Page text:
God heals addiction. But the way he does that is not always by automatically removing your temptations and desire for that addiction without any work.

It’s not that easy.

You’re going to need some help. Find some friends, a spouse, a pastor, or a counselor - or all ofthe above - and start working through whatever enslaves you.

You are forgiven without this work. And don’t miss this - your forgiveness is not dependent on your ability to deal with your addictions. It’s not dependent on your ability to accomplish the following steps.

But dealing with your addiction and the patterns that you have formed over the course of your life is important. It is important and painful. And this pain - the pain of changing behaviors, the pain of difficult conversations, and the pain of hurt feelings - is all part of the way that God is at work in helping you deal with your addictions.

When we pray for daily bread, God certainly gives us our daily bread. But he does that through bakers and truck drivers and grocers. When you pray for healing from your addiction, he will certainly do that. But he might require counseling, accountability, and years of painful conversations.

So what do you do if you’ve been confronted with your sin of addiction? 

First, rest assured that by faith in the promise of Jesus your sins are forgiven.

Second, “Go and sin no more.”

In the book The Power of Habit, there are some principles to changing habits that are helpful and can get us started in thinking about some practical ways we can wrestle with how to change the sinful habits we have created.   Here’s a summary of a few of those steps applied to our conversations about addiction.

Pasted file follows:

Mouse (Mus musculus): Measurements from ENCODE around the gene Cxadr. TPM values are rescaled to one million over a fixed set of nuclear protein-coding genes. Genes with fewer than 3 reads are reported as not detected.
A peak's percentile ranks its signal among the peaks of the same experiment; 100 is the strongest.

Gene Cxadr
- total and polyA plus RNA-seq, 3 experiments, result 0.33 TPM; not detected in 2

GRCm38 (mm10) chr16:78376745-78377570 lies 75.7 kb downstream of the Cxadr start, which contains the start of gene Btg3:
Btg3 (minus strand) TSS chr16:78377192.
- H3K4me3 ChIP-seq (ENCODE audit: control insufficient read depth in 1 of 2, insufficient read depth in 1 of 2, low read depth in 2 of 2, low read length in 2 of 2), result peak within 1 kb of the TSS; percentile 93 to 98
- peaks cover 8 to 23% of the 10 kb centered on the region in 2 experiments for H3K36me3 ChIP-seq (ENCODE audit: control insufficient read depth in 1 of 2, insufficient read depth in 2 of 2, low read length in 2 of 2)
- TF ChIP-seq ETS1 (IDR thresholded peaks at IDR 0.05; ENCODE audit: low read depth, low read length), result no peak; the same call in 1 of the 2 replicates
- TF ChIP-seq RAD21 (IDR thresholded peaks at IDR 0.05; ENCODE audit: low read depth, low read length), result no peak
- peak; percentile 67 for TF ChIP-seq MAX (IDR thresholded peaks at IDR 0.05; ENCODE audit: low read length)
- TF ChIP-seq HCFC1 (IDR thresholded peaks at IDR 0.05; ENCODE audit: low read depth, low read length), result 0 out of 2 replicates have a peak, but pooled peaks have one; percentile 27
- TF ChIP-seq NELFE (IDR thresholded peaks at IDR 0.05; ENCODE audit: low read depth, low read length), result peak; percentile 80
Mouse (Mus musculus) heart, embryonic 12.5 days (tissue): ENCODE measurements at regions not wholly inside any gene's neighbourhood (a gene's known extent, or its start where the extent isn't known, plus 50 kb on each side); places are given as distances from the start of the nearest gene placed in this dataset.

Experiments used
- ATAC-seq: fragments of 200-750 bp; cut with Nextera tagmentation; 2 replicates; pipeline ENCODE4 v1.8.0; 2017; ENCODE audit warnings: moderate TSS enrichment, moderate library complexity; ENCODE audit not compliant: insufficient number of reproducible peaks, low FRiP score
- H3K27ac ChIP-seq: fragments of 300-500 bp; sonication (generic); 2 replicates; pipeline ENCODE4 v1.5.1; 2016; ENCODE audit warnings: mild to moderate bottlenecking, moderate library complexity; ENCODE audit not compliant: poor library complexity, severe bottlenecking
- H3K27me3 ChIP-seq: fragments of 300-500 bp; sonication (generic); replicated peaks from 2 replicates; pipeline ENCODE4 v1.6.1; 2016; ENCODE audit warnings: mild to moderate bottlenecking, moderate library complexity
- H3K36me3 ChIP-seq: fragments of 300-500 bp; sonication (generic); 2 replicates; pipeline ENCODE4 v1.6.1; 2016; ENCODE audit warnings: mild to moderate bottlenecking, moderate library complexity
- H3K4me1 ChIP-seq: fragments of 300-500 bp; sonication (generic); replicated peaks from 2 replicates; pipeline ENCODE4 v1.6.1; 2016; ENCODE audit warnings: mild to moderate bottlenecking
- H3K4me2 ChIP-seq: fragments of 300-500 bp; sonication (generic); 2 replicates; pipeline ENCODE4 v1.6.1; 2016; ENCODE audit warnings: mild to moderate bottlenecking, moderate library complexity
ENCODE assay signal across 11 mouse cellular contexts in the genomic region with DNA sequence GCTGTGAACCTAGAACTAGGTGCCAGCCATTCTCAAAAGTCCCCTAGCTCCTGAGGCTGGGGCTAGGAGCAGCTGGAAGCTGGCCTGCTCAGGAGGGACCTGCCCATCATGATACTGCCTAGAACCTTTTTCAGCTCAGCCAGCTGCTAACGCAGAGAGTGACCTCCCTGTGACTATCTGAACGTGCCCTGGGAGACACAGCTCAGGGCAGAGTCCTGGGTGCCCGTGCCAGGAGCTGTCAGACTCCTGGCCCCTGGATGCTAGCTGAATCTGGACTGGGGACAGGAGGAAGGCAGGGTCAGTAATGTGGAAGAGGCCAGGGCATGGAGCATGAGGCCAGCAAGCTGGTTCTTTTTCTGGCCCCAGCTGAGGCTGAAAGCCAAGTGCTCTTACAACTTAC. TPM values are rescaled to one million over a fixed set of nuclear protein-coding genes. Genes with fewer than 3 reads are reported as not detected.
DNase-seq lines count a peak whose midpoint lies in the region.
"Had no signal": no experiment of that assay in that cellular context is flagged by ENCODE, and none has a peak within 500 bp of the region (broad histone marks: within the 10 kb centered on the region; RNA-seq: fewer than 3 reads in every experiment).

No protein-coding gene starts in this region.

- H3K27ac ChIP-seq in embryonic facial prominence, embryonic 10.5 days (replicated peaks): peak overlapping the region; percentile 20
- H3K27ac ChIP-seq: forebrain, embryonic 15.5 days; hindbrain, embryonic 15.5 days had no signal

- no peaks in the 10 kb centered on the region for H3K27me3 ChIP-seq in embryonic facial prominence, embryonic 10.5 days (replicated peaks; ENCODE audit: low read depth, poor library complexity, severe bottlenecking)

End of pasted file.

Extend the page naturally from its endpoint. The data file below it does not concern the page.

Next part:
1. Identify the routine.

What is the sin that you are struggling with? I’m guessing that if you’re reading this book, you know what that routine is. But even this can be difficult. This is why so often in 12-step programs the first step is always admitting you have a problem.

What’s your addiction?

Be clear about your addiction.

2. Isolate the cue.

The way habits (and addictions) work is that something cues a habit into process. A cue triggers a routine and performing the routine gives a reward. Once you know what your addiction is, you can begin to try and understand what exactly triggers that behavior.

Almost all habitual cues fit into categories of: location, time, emotional state, other people, and immediately preceding action.

Write down these five things when the urge for your addiction hits. Where were you? How were you feeling? What time was it? What were you doing right before this? Who else was around?

3. Have a plan.

If you know what your addiction is and you know what is triggering it, it’s time to make a plan to change the behavior.

When those feelings are triggered who are you going to call?

Talk to your pastor about these things.

Find a counselor who specializes in addiction.

Share your struggles with your spouse or a close friend.

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